I am having a little trouble verifying correct notation for a crossed factor nested mixed model anova using lme4 package in R. My data is experimental, I applied two crossed treatments (light and nutrients) and measured growth of algal cultures, and did so during 3 separate months. I would like to specify in the model that the light and nutrient factors are nested within month. This is not a three way crossed design because the algal communities were different each month. I'm considering month to be a fixed factor because it is temporally dependent, but light and nutrient application as random because high and low light or nutrient levels can be generalized to a broader range of natural conditions (although I know arguments could be made for the opposite).

Using lme4, my model for crossed random effects looks like this, although I'm not certain that this is the appropriate way to specify that nutrients and light are nested within Month:

lmer(growth.day ~ (1|Light:Nutrients) + 
          (Month / Light:Nutrients), growth.dat)

something doesn't seem right in output. I've considered using aov(), as follows, but I am not sure that notation is correct in describing Month as fixed and Light * Nutrients as random:

aov(growth.day ~ Error(Light * Nutrients) + 
          (Month / (Light * Nutrients)), growth.dat)

1 Answer 1


It makes very little sense to me to treat Month as fixed, while also having Light and Nutrients nested within it. Either you should treat Month and fixed and Light, in which case the random part of the formula will be:

( 1| Month) + (1 | Light)

... Or you treat Month as random, in which case you have Light nested within `Month, so this would imply:

(1 | month) + (1| Month:Light)

and you also have Nutrients nested within `Month, so this would imply:

(1 | month) + (1| Month:Nutrients)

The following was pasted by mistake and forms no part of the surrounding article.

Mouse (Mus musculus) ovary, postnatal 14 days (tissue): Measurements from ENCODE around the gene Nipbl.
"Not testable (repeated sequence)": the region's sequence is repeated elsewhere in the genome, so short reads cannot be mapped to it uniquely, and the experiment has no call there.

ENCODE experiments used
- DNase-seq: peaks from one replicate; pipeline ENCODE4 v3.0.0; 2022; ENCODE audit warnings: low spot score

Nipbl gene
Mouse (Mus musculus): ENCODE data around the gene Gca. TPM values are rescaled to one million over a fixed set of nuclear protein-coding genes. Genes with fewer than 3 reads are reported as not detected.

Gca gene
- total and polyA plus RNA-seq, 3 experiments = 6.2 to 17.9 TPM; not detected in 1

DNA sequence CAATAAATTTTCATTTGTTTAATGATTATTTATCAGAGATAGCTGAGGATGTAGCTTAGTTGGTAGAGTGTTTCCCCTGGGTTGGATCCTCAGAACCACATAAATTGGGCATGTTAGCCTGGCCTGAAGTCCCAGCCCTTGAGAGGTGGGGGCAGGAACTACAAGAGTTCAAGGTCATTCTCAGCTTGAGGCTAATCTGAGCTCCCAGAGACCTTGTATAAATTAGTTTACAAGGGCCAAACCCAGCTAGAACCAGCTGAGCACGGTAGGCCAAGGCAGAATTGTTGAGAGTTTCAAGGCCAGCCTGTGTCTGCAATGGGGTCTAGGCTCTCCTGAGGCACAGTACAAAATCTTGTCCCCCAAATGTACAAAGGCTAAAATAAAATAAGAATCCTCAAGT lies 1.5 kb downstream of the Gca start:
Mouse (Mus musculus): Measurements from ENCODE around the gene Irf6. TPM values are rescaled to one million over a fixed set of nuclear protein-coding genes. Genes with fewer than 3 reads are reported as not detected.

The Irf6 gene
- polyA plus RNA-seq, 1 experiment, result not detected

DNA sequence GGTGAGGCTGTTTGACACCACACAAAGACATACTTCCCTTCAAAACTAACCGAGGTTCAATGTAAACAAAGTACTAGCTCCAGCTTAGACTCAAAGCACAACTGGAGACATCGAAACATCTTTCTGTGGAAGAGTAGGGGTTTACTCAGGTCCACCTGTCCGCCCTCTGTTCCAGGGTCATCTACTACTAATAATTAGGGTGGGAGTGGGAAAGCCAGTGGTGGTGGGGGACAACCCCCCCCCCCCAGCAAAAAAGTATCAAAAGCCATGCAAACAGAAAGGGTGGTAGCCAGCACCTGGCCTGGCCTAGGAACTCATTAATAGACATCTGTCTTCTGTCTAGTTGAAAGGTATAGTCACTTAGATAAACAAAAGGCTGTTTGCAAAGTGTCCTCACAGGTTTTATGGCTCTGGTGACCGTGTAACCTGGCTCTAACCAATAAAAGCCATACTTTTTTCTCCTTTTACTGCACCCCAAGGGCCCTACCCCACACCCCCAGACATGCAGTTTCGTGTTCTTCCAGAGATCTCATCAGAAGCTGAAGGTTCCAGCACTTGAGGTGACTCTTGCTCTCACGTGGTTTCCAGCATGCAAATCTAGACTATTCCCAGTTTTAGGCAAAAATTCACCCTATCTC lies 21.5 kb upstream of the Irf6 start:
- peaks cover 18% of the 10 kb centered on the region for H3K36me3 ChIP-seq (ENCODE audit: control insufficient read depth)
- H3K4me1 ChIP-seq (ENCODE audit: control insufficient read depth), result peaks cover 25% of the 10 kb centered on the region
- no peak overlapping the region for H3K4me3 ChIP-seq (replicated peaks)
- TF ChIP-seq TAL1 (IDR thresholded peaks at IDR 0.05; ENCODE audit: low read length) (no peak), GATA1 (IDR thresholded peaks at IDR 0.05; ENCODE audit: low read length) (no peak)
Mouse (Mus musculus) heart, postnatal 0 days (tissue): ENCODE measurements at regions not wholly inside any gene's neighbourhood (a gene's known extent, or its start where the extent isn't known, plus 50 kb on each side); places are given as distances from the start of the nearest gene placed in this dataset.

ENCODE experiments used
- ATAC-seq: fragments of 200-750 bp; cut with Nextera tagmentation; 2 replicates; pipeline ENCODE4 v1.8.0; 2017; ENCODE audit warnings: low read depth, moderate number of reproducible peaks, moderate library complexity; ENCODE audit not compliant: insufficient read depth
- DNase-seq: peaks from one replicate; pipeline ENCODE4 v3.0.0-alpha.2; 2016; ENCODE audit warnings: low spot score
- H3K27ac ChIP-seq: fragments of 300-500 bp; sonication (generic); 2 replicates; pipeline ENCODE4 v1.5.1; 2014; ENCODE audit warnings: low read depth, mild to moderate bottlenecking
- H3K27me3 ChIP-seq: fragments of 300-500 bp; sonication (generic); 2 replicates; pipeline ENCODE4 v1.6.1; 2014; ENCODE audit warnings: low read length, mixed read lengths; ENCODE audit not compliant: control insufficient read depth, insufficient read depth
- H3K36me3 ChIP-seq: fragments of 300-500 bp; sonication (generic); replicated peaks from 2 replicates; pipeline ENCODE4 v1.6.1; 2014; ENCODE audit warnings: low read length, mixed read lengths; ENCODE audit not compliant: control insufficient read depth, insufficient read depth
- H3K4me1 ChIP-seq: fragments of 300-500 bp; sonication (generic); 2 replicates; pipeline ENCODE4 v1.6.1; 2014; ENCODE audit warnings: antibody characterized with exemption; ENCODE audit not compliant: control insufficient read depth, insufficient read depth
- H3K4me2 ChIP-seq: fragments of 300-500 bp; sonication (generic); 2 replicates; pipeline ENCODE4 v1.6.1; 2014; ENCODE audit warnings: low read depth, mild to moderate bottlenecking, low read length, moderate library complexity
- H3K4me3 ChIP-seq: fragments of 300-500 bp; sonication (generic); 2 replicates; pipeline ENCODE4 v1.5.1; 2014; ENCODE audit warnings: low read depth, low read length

So combining these we arrive at

(1 | month) + (1| Month:Light) + (1| Month:Nutrients)


To address the concern in the comment:

The singular fit implies that at least one of those random factors may not be needed.

As for the extra interaction term, between Light and Nutrients, you could add a further random factor for that. However whether that would be useful depends on what exactly you mean by "a key interest". Modelling it as random will only result in an estimate for it's variance. If you are interested in the fixed effect of that interaction, that implies that they should be fixed factors and not random at all. This would then leave only Month as the random factor in the model, which could very well be appropriate. In conjuntion with this, and on re-reading the question, where you say that Light and Nutrients are "treatments", this usually means you should model them as fixed. Just because these factors can be thought of as a sample from a larger population does not mean they have to be random. Moreover I don't know how many levels of these factors you used ? If there are a large number then modelling them as random may indeed be better. But if they are few, perhaps a more appropriate model is:

lmer(growth.day ~  Light * Nutrients) + ( 1 | Month), ... )
  • $\begingroup$ Thank you. The notation for having light and nutrients nested within Month makes perfect sense. However, if I run this model, I receive a warning: boundary (singular) fit: ... which I have read can be a problem when models are overfit or have many random effects. Also, the model does not test the interaction between Light and Nutrients, which is a key interest (see the aov model, above). I am not particularly interested in 'Month' as a factor in the model, other than to specify that effects of nutrients*light are nested within that grouping factor. Thanks again! $\endgroup$
    – Rose
    Commented Feb 7, 2020 at 2:58
  • $\begingroup$ @Rose You are welcome. I have updated my answer in response. $\endgroup$ Commented Feb 7, 2020 at 8:02
  • $\begingroup$ Great, Thanks for these additional insights! This is very helpful to someone learning about mixed effects models and R notation at the same time. $\endgroup$
    – Rose
    Commented Feb 7, 2020 at 23:23

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